Sprycel

Last updated on May 29, 2024

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Other names of Sprycel

Dosanat, Invista.

United States United Kingdom Australia Luxembourg Denmark Réunion French Polynesia Canada Cyprus Greece

(British Approved Name, US Adopted Name, rINN)

DasatinibWhat Is Sprycel? 

Sprycel, also known as Dasatinib, is a drug used to treat acute lymphoblastic leukemia (Ph+ ALL) and chronic myeloid leukemia (CML), two cancers associated with the Philadelphia chromosome. It is a member of the tyrosine kinase inhibitor medication class, which inhibits specific proteins that encourage the growth of cancer cells. Dasatinib is usually recommended when a patient cannot accept alternative therapy or other treatments do not work. It is taken orally as prescribed by a healthcare provider and comes in tablet form. Sprycel, like all drugs, may have side effects. Patients should discuss any worries or symptoms with their healthcare team for appropriate management. Routine monitoring and follow-up consultations are crucial to evaluate the effectiveness of treatment and handle any potential consequences.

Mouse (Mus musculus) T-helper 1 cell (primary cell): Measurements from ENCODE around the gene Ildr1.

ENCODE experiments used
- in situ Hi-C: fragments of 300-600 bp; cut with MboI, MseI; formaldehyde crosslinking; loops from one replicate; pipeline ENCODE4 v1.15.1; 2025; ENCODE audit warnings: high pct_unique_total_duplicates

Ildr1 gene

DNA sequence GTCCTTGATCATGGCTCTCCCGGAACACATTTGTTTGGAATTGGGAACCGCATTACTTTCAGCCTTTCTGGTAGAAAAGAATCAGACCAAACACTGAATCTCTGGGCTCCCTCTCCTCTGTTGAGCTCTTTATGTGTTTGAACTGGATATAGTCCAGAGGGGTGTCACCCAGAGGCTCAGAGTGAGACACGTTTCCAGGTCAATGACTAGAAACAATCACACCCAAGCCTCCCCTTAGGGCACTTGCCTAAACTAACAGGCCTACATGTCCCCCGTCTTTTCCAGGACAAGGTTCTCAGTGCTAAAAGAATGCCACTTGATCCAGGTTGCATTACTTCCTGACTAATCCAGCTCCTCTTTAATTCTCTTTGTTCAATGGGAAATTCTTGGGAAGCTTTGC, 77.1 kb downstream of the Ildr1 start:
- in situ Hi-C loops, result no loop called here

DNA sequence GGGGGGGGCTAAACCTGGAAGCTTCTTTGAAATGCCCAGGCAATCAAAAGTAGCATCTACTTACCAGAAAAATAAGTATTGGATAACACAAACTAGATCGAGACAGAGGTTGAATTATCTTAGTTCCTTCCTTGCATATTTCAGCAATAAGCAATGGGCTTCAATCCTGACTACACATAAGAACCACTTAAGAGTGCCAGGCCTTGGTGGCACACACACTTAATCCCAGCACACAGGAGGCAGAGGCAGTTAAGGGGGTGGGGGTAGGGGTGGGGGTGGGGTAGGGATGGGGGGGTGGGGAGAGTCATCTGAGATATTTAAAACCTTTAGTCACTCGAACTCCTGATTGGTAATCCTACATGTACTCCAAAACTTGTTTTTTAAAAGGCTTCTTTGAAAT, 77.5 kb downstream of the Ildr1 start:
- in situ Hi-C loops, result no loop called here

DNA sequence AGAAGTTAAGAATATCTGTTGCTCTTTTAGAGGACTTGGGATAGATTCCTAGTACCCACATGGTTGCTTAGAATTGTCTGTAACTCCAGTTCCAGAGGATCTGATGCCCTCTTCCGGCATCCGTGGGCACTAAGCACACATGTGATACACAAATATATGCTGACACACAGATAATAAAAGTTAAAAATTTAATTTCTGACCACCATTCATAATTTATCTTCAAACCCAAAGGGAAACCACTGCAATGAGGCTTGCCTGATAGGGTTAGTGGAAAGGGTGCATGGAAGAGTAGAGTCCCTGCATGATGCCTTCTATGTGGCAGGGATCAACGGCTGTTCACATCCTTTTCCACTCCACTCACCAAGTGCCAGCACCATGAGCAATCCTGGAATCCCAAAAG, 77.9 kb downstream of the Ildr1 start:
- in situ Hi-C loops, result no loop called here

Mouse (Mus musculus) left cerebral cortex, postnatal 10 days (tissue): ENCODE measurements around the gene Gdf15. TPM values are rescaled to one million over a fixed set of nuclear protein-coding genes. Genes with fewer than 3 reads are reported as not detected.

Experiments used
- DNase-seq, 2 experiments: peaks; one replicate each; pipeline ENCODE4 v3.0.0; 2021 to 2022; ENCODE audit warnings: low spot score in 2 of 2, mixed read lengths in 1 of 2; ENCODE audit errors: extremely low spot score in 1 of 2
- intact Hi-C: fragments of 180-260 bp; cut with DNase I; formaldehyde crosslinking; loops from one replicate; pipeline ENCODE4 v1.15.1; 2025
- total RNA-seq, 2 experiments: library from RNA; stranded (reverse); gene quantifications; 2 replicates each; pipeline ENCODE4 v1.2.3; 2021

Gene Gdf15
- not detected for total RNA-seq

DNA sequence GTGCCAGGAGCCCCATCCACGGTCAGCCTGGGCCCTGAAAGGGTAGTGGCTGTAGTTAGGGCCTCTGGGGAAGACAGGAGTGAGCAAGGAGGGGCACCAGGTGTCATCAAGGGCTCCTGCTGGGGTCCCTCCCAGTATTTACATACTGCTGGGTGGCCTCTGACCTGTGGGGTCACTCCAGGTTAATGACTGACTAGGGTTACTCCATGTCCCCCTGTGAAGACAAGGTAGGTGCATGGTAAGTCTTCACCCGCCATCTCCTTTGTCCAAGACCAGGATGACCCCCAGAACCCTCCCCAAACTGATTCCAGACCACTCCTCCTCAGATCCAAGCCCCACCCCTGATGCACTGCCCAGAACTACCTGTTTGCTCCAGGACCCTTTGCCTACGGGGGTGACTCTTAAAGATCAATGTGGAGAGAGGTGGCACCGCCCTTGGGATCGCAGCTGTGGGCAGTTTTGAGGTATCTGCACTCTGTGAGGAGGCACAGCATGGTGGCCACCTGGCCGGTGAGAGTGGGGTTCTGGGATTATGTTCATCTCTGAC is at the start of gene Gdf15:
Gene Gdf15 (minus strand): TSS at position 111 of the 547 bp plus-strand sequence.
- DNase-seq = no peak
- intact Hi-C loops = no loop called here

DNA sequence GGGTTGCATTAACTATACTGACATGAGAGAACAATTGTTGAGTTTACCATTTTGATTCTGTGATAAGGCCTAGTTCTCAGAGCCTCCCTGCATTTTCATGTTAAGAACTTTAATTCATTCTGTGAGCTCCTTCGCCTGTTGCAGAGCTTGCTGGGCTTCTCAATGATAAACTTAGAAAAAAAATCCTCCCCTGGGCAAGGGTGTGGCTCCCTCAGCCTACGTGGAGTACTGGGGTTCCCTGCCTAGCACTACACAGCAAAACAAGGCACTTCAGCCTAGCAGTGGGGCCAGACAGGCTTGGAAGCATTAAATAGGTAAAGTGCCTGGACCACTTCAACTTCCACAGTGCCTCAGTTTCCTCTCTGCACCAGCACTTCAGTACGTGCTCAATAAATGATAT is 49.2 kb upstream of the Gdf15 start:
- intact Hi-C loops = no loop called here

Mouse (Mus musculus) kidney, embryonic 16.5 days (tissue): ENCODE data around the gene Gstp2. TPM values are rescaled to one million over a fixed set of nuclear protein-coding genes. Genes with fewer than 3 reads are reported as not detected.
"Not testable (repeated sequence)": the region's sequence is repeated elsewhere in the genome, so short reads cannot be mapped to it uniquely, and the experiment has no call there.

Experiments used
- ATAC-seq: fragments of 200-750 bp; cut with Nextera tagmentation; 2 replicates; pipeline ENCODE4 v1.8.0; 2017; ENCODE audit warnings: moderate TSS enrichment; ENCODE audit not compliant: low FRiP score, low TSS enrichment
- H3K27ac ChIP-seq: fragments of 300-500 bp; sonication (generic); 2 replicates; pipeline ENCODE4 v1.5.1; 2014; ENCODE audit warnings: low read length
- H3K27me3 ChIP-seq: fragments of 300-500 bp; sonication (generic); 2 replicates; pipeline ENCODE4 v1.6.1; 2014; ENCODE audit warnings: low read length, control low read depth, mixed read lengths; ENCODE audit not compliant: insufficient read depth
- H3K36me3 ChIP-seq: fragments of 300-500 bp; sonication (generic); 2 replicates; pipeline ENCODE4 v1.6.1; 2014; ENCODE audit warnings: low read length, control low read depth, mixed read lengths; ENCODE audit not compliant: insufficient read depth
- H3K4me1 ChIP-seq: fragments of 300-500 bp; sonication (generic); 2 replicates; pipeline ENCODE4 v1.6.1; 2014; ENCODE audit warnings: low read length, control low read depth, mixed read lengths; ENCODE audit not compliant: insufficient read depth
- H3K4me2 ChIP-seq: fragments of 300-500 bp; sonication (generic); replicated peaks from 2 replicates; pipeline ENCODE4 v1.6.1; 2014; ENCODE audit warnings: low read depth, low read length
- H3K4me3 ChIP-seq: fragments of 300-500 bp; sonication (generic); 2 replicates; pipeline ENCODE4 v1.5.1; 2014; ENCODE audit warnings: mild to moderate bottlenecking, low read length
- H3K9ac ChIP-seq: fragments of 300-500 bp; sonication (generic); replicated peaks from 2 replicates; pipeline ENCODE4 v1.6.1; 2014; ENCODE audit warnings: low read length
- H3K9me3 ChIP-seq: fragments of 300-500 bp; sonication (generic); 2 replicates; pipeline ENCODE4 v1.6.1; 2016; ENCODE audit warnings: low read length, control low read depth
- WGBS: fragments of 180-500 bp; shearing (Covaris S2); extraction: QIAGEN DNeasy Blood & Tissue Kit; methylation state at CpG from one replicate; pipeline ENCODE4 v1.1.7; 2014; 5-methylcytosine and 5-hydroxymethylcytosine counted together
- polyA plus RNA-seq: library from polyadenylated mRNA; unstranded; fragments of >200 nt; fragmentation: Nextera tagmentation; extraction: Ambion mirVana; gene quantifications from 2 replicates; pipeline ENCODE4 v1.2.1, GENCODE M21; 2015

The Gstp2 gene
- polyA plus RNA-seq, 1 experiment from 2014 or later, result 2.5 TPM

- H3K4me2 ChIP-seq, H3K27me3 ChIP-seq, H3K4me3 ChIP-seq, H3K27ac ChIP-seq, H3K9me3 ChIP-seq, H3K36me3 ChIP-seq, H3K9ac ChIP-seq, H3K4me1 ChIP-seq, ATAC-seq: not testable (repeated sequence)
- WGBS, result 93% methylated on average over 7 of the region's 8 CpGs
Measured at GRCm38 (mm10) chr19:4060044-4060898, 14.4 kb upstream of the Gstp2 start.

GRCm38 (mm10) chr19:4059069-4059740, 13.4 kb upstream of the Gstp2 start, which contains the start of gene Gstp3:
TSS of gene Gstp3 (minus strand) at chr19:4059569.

Pharmacokinetics 

Sprycel reaches its maximum plasma concentrations between 30 minutes and 6 hours after an oral dose. There is an average terminal half-life of five hours. Eating a high-fat meal may raise the amount of Dasatinib exposed to the body, although this impact is not considered clinically significant. Sprycel is metabolized and distributed widely. The main enzyme involved in metabolism is cytochrome P450 isoenzyme CYP3A4, which produces an active metabolite. Dasatinib and its active metabolite bind to plasma proteins with a percentage of around 96% and 93%, respectively. Most elimination occurs in the feces, with the urine recovering roughly 4%. 

Applications and Uses